Compassionate Care at the End of Life

In the winter of 1999, I got the call we all expect, but none of us want to get. My mother, battling cancer for the third time, wasn’t going to survive this final battle. I quickly packed my bags, left my family, and drove 150 miles through a snowstorm to the northern Indiana town in which I’d grown up. Although her doctor agreed that my mother had just a few weeks left, she had admitted her back into the hospital, into a double room, across the hall from the bustling and noisy nurses station, because no private room was available. Dressed in a back open hospital gown, she was in considerable pain, and being given a lot of fluids her failing body could no longer accept. She was generally confused and disoriented by all that was going on around her. This was not the way she, I, or anyone else wanted her to spend her last days.

Fortunately for my mother, there was a hospice house just down the road. It took a while for me to finally complete all the paperwork, arrange for the ambulance and slip and slide my way through the blizzard. However, it was worth the wait and effort. When I arrived at the hospice house, I found my mother snuggled under a handmade quilt in a warm and comfortable bed, in a pretty flannel nightgown. Her pain was now under control, and she was actually telling jokes to the nurses. I sat by her side for two weeks, through Christmas and the New Year, as friends and relatives came to say good-bye. The hospice house was a peaceful, warm, and friendly place where our needs – hers and mine – were met with care and compassion.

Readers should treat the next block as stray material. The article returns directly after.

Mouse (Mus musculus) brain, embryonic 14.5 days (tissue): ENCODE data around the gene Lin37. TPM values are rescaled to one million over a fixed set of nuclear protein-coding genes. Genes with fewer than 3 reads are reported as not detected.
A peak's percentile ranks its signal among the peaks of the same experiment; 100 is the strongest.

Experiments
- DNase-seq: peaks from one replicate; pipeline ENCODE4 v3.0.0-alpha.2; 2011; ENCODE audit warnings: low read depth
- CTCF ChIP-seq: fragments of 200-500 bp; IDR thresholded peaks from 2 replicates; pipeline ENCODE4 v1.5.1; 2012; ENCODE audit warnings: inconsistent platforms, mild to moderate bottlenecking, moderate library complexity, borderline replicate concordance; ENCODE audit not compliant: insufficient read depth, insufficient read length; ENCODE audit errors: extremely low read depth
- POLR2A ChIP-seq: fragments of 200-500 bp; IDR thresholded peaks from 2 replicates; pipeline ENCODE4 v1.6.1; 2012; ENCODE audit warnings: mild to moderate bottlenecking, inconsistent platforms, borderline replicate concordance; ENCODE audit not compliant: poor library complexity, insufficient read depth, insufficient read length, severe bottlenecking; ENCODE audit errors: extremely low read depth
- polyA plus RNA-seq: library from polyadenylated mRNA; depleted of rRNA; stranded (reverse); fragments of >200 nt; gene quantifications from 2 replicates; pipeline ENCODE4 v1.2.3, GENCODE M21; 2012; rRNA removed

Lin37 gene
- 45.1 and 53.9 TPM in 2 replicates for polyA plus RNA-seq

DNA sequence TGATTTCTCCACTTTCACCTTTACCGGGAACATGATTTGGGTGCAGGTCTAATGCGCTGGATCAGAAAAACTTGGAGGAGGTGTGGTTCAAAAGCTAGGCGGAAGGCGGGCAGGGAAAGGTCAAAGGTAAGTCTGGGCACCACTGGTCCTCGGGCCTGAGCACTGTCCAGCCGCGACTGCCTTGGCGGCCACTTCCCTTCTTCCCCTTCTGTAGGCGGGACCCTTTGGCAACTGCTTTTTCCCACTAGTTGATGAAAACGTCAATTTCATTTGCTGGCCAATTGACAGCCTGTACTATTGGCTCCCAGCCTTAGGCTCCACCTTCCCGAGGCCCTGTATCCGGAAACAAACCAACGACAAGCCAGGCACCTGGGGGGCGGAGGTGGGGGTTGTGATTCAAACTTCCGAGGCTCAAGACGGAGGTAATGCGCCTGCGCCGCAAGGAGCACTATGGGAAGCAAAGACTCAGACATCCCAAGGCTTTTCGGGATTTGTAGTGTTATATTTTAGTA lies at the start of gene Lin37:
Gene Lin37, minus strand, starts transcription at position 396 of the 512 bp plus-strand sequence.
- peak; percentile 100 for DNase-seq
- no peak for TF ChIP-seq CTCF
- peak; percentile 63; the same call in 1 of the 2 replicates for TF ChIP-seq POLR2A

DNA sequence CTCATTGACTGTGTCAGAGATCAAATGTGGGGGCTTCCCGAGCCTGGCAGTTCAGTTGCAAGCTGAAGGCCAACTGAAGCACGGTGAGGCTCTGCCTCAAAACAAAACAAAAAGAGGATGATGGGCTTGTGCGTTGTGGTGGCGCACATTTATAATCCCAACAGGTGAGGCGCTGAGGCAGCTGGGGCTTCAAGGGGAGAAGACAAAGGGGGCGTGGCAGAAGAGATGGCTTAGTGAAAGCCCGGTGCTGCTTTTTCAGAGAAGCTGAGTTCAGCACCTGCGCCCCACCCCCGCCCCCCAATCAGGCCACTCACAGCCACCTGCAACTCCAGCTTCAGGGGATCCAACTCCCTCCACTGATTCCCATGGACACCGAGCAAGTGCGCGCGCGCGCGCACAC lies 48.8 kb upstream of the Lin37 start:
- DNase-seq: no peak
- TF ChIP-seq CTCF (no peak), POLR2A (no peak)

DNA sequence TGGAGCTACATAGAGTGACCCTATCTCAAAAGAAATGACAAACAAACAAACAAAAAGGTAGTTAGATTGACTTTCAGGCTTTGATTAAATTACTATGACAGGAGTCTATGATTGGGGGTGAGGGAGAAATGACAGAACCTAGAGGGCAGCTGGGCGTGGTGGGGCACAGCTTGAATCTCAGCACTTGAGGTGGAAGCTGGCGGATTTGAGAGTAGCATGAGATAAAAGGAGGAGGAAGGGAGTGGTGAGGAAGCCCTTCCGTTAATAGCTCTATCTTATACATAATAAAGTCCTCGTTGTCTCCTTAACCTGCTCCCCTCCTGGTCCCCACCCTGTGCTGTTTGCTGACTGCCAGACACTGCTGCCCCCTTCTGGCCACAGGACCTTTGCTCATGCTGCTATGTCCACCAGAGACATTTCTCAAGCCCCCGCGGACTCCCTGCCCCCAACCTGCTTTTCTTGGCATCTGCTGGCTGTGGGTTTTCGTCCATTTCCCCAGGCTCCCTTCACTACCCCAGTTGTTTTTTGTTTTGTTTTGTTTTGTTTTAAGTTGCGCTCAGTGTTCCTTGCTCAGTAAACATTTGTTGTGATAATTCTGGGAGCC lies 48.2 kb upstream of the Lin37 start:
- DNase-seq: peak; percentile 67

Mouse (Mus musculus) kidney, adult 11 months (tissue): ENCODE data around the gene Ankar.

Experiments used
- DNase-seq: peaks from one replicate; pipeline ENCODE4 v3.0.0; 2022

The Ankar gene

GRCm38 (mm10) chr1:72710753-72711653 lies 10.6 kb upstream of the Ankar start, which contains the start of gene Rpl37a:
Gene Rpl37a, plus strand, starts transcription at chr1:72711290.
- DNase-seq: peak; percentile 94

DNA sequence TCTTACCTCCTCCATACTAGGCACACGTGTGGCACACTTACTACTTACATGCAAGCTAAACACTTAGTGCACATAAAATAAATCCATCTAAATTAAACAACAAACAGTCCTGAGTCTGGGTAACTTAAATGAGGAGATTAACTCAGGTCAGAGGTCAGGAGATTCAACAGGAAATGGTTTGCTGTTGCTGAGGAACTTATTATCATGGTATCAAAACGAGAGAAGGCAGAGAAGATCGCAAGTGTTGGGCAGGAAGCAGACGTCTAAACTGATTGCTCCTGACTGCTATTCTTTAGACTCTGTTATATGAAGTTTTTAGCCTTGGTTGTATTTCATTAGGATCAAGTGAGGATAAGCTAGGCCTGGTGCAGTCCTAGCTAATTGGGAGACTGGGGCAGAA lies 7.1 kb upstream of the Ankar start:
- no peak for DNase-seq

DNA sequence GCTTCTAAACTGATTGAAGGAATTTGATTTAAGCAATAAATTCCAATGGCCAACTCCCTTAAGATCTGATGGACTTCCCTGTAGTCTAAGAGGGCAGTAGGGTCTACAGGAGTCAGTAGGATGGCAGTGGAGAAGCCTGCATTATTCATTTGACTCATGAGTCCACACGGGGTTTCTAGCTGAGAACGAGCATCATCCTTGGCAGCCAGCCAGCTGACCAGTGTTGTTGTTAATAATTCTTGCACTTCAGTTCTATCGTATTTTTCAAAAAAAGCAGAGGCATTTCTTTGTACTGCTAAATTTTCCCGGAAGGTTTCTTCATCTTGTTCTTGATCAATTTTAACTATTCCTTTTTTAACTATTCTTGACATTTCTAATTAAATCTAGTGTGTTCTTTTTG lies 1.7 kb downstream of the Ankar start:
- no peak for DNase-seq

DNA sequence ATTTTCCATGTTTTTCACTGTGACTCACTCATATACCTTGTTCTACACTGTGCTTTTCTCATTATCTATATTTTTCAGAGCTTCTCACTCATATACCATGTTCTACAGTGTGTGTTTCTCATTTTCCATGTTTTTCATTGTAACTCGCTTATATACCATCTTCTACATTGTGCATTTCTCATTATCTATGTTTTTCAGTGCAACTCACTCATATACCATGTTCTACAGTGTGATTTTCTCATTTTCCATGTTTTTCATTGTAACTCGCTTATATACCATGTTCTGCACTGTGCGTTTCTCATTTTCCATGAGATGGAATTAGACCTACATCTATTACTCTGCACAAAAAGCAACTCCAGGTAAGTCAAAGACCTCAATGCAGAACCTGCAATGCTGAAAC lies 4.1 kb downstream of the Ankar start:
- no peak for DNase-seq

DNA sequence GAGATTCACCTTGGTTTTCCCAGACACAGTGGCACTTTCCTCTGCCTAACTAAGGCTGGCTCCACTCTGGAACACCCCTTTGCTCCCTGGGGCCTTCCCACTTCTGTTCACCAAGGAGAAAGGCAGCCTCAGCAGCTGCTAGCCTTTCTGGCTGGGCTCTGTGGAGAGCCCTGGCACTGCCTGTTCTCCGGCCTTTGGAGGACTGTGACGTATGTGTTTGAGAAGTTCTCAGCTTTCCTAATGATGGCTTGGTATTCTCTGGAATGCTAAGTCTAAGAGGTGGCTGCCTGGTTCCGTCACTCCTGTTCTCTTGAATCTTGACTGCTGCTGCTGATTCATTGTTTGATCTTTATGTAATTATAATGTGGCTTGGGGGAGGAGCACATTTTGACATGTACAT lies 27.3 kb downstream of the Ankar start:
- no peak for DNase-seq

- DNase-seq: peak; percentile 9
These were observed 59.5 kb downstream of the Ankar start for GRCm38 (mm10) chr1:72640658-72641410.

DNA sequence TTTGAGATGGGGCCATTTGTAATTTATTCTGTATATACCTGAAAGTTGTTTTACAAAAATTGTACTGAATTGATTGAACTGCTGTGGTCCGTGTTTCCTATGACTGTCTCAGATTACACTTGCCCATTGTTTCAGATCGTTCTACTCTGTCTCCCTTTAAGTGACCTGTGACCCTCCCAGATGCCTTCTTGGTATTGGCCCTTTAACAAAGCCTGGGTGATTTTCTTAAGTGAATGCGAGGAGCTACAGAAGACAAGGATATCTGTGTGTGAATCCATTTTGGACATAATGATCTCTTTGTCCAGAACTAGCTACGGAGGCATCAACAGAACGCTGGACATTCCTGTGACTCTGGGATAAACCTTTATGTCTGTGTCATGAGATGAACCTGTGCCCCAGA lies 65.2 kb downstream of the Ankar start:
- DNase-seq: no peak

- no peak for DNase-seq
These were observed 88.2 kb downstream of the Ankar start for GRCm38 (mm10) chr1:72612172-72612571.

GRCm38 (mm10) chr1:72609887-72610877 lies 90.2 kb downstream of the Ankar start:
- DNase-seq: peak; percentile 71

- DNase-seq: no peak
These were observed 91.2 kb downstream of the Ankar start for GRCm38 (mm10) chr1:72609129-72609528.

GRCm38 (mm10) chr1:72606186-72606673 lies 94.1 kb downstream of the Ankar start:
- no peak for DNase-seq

Currently, Whatcom Hospice provides service to more than 100 people every day, primarily in Whatcom County. Fortunately, most patients have an available and able caregiver, and an appropriate setting in which the patient can remain at home until the end of life. For others, like my mother and I however, home is not a good option. There may not be an able caregiver nearby, or the patient may not be able to receive the necessary care in his or her home environment. So, the only option for those who cannot remain at home is a hospital, or long-term health care facility such as a nursing home.

I am pleased to say that you and your loved ones have the same option my mother and I had. Whatcom Hospice House offers individual, state-of-the-art hospice care. Its twelve private rooms provide a warm, compassionate, home-like setting. They each have access to a private patio overlooking a wooded setting, with views of Chuckanut Mountain to the south. Each room contains a sleeper sofa, so family members can stay with patients whenever and as often as they like. Whatcom Hospice House also offers a family lounge area equipped with comfortable furnishings and a small kitchen, so family and guests can gather any time. Whatcom Hospice, a department of St. Joseph Hospital, provides care and the hospice house is owned and maintained by Whatcom Hospice Foundation.

To find out more about Whatcom Hospice House, please visit or call Mike Kirkland at (360) 733-1231.